Self-Loathing Narcissist is the latest installment in Levi Rowan’s pop stardom trajectory.
Self-Loathing Narcissist is the latest installment in Levi Rowan’s pop stardom trajectory. Clean, tight, and bursting with radio-ready hooks on par with those of the genre’s top performers, Rowan continues to prove that yes indeed, he’s got something special going on.
“I decided early on that I wanted to go deep on this project,” said Rowan, who has always used his music as a means of catharsis. Going all the way back to his 2016 EP, Nude Beach, Rowan has used his music to distill his worries and self-doubt, to answer life’s questions and to ask new ones. Now, several releases later, his exploration of life has simply become his method of operation. As fodder for writing pop hits, is there anything better?
While his entire catalog could be summed up as one artist’s search for identity and knowing, Rowan, with help from Executive Producer Corey Lerue and fellow collaborators Adrian Morris, Frank Kadillac and Apriskah, has been able to keep a lot of what makes albums work at the centre of Self-Loathing Narcissist. Across the nine songs on this release, variety in tempo, tone and theme help keep things exciting. No two tracks sound like one another. From the straight-up melodic hooks that anchor tracks like Let It Go and True Romance to the instrumental change-ups and lyrical honesty shared through songs like Let Me Sleep and Hey!, it’s hard to find fault in the album’s overall construction, production and pacing.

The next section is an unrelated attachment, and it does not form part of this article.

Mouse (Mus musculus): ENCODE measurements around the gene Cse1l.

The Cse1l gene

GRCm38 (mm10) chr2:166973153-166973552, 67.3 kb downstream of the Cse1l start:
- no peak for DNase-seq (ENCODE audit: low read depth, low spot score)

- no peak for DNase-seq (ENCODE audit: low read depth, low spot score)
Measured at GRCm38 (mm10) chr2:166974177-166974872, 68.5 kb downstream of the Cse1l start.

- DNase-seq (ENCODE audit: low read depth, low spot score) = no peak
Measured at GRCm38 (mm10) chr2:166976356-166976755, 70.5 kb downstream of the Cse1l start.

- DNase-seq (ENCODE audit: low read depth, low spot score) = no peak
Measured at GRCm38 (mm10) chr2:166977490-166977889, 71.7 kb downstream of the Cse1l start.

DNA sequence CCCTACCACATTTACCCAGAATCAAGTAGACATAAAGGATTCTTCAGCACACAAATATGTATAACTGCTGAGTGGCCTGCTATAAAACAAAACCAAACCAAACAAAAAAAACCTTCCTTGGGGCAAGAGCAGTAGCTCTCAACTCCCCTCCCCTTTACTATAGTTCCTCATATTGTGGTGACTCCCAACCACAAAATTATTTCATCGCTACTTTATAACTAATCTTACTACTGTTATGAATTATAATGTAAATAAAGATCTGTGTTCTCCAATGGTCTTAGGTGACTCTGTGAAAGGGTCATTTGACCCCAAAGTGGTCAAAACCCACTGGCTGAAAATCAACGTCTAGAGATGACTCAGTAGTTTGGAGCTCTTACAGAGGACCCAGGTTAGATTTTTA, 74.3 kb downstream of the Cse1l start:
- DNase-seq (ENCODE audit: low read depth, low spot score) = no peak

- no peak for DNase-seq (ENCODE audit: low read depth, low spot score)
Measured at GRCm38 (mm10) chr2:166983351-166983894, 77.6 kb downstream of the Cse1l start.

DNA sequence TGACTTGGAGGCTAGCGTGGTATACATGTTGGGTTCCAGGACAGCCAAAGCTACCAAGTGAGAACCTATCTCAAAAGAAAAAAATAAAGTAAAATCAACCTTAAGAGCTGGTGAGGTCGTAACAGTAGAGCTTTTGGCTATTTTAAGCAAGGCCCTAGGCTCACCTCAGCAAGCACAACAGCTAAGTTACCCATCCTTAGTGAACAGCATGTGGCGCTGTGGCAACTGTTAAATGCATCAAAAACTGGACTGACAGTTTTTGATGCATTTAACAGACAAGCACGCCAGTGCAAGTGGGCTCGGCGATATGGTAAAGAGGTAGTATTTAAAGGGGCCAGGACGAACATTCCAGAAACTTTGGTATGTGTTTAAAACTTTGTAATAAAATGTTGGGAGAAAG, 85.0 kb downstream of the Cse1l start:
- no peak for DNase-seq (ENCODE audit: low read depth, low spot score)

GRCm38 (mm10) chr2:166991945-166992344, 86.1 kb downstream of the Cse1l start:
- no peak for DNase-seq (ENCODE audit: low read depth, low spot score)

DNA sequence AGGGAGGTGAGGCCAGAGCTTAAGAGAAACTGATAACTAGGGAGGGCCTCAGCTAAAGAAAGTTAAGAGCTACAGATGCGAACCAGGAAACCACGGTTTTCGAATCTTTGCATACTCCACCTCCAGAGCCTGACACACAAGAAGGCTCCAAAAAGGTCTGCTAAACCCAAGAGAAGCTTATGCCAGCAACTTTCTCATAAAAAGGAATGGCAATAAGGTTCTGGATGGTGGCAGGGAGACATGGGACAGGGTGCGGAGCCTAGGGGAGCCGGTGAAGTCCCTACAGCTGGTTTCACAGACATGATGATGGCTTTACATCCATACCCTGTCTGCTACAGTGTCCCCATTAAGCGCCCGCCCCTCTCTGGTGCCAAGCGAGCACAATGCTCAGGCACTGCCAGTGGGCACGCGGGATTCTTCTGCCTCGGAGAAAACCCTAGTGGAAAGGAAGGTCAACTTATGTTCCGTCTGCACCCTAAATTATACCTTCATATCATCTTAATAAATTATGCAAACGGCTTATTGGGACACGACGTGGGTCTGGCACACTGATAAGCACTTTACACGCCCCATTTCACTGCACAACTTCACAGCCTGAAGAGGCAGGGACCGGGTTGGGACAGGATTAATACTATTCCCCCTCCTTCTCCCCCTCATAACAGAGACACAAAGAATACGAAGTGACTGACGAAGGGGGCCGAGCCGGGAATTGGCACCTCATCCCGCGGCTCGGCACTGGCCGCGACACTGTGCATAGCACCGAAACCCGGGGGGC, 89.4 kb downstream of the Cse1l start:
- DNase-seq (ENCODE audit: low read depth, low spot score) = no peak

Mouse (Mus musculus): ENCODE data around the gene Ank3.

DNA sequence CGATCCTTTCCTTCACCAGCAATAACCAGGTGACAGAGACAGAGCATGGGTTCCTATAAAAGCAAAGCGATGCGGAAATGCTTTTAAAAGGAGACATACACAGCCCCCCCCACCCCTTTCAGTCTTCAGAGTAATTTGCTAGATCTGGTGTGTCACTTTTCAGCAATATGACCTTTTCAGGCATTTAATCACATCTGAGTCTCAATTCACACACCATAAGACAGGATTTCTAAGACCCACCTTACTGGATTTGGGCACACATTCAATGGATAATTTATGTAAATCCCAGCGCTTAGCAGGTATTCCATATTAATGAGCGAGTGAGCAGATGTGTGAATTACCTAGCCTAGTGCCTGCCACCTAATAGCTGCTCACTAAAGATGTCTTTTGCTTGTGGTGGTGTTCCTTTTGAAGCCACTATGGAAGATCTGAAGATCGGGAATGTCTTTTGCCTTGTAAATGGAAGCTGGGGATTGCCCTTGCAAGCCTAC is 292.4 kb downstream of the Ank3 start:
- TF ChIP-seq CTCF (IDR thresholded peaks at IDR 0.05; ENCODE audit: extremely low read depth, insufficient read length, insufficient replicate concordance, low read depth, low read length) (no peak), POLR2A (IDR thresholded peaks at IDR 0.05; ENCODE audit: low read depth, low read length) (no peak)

“Cuts like Let Me Sleep and On The Road are examples of personal issues I’ve been working through for some time, but I make music so I work them out on records,” said Rowan. “I also wanted to make sure I had some real feel good songs that would make my younger self proud, Marathon and Let It Go fill that void for me. And there’s plenty more in there to soak up for anyone who gives it a listen.
“It’s essentially a snapshot of my year, going through the trials and tribulations of your early 20s, learning to let go of the past by using music as a sort of therapy and growing through good times and bad.”